The Last Breath is your typical suspense novel by numbers, with a bit of romance thrown in. Gia comes home after sixteen years away to tend to her dying father, but the town is in uproar because he allegedly killed his wife Ella-Mae and has spent the last sixteen years in jail, only being released because he's dying. His other two kids, Bo and Lexi won't come anywhere near their father, despite Gia's best intentions, and it's just a very sad, awful tale. Throw in a nebby reporter, who plants a seed of doubt in Gia's mind as to whether or not her father did indeed do the crime, and you've got an interesting enough storyline. It just didn't really go anywhere. Gia wasn't exactly unearthing life-shattering evidence against her father to prove his innocence, it was hunches and Chinese whispers, and the words of a drunk man. It was hearsay, most of all.
What I did like about the novel were the Ella-Mae sections. We see how her life changed after Dean, the town's new vice-principal moved in, how they had a connection, how their relationship developed etc, and it added a certain bonus aspect to the novel. Those were the parts I looked forward to most, because those were the parts where we learned more about Ella-Mae, and Ray, and Dean; we heard it from the horse's mouth, so to speak. And so, I wished they were longer, and there were more of them. And most of all, I wished there was one final scene at the end of the book, telling us the truth once and for all, because there's a lot of to-ing and fro-ing in The Last Breath. A lot of he-said, she-said, and I'm still not entirely convinced of everything we were told. I think one last bite from Ella-Mae would have sealed it completely, and I felt Belle missed out on an opportunity there - it could have put an entirely different spin on the novel.
The Last Breath was a solid enough read, don't get me wrong, but it lacked edge, especially since the novel I finished before this one was bat-crap crazy, with all sorts of weird stuff going on. It just sort of felt like a letdown, although I liked Gia and I really, really liked her and Jake's romance. It was sweet, it was easy, it was everything a romance should be, and it wasn't the main focus of the novel, although it was a big, and very enjoyable, part. It was a solid novel, I can't fault Belle, it just wasn't my cup of tea. Turns out I need a teensy bit more action in my novels these days, a bit more to keep me hooked, and turning the pages. But, it has some stellar reviews on GoodReads already, and it is a very intriguing mystery as to who did actually kill poor Ella-Mae!This review was originally posted on Girls Love To Read...more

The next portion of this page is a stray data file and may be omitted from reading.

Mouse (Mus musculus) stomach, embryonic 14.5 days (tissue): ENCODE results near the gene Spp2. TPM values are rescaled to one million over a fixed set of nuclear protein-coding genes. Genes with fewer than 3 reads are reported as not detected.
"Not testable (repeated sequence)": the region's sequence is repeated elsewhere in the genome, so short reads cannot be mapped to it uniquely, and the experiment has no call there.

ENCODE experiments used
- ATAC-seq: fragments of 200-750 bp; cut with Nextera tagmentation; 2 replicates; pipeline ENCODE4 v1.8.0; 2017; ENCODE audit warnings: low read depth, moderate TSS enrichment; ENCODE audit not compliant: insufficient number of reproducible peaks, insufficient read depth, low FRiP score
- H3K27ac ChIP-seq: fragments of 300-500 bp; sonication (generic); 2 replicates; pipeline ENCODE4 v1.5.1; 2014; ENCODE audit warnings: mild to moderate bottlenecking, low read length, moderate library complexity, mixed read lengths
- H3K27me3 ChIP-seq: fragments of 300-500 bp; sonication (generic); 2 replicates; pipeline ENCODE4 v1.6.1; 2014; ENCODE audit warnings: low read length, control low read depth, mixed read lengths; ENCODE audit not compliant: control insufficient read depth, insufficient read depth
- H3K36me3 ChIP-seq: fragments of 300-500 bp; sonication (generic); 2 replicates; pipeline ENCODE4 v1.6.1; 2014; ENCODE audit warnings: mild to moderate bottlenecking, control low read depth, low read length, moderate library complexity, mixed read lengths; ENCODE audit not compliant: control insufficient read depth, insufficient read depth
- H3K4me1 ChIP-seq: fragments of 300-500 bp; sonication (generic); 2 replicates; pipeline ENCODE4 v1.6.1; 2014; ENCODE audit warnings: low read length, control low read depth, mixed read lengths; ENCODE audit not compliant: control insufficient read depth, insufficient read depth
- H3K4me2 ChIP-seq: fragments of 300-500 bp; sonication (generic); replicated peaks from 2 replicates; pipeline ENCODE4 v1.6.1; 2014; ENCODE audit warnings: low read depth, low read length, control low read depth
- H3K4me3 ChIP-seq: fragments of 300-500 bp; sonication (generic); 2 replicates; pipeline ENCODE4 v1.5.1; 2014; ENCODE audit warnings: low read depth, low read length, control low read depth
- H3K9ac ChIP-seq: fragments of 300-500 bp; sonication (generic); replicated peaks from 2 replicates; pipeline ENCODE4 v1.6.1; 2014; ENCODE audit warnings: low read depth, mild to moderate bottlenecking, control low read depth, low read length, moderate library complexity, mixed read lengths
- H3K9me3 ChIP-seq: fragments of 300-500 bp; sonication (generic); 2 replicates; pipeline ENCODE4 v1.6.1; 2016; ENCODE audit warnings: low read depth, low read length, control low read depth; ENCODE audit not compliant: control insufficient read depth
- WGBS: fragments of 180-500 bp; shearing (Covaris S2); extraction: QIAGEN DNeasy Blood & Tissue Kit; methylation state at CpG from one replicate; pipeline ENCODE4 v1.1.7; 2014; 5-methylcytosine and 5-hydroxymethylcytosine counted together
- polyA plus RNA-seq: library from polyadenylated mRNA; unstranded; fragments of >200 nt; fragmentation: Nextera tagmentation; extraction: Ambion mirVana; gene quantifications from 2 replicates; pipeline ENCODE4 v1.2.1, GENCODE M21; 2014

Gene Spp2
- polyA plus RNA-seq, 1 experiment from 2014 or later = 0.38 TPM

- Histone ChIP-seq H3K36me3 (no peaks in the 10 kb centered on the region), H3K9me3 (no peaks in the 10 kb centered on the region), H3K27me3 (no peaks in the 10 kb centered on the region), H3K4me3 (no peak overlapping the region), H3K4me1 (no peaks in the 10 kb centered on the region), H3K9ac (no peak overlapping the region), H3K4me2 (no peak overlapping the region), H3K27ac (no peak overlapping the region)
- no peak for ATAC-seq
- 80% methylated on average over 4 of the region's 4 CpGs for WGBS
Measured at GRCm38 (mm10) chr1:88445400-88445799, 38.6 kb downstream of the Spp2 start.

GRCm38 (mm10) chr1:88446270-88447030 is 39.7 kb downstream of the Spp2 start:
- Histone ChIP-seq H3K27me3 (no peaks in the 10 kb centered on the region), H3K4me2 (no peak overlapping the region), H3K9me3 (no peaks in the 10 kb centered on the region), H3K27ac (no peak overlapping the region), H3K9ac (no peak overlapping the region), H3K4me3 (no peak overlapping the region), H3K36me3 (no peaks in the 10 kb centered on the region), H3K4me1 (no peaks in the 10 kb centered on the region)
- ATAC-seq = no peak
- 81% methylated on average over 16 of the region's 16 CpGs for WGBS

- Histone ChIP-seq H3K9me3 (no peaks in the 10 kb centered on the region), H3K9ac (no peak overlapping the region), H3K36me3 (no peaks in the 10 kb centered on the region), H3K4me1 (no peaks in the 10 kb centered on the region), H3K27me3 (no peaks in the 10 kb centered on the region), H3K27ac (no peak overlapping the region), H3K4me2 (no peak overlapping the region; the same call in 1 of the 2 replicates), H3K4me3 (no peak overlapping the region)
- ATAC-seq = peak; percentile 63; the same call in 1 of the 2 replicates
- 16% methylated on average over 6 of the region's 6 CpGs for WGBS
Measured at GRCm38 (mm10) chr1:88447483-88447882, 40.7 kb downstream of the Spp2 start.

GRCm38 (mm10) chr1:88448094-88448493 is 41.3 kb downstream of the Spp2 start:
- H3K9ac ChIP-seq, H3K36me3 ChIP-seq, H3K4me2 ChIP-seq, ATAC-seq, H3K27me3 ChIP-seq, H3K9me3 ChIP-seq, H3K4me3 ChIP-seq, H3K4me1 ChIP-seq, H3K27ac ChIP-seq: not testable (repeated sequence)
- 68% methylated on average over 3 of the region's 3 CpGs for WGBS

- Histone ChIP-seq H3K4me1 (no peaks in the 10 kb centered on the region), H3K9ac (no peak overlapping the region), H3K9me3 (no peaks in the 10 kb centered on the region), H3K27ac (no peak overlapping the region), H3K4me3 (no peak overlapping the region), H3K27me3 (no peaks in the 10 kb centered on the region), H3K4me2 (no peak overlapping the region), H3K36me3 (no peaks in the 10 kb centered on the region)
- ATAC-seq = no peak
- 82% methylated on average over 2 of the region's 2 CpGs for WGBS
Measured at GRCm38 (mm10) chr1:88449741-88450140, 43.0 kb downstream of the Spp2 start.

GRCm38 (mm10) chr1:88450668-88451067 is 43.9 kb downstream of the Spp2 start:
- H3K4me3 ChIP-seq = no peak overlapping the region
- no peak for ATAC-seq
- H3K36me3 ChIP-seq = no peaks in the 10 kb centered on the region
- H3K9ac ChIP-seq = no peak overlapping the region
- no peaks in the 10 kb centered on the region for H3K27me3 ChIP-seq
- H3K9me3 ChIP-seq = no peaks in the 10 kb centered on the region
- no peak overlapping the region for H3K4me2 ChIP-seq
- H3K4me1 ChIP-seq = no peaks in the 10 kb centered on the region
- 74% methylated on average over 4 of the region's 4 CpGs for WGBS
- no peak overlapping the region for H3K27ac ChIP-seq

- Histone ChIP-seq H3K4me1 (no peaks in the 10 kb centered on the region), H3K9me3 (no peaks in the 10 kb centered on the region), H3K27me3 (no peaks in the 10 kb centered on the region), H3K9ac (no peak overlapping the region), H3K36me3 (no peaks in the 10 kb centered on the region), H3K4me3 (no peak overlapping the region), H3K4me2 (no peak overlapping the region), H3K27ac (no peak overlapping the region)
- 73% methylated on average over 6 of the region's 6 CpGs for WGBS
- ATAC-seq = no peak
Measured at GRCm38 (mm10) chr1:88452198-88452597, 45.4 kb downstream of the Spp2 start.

When I heard Tammara Webber was bringing out a companion novel to her absolutely astounding novel Easy, I was so happy. So happy, and so excited... UnWhen I heard Tammara Webber was bringing out a companion novel to her absolutely astounding novel Easy, I was so happy. So happy, and so excited... Until I fell into the new adult trap that is the reality of companion novels, and readers, I was disappointed. Because while Breakable did offer some new insights in Lucas Maxfield, it was 75% a re-telling of Easy, and I had been there, done that, and absolutely LOVED it. So much so that I felt very cheated having to read it again, this time from Lucas's perspective. It's a very good novel for those who crave knowing what the hero thinks - I can take it or leave it, if it's there in the original, then fine, but if it's an added extra afterwards, I can leave it, because I sorta feel like if the author wanted us to have the hero's POV he/she would have included it right at the start, and not as an add-on to sell to his/her devoted fans.
Don't get me wrong, there were added extras - I enjoyed reading about Lucas from 8 years ago leading to what became the beginning of Easy, where he rescues Jacqueline, but I felt it was too rushed. Webber was too excited about re-telling Easy that that became the sole focus, which was unfortunate. If she had done what Cora Carmack did in Finding Her and only included a small portion of the re-telling that would have worked WAY better. The focus shouldn't have been on the bits we saw from Easy because we already knew it, the focus and the novel, for me, should have been on Lucas's life BEFORE Jacqueline, with little bits toward the end that could have overlapped. I didn't want a re-hash of his story with Jacqueline, I wanted to get to know Lucas, because his life is very, very interesting - he's gone through some really difficult stuff and I enjoyed the story for how he overcome that, and I wish with all my heart that had been the crux of the story, instead of a couple of pages at the beginning of each chapter.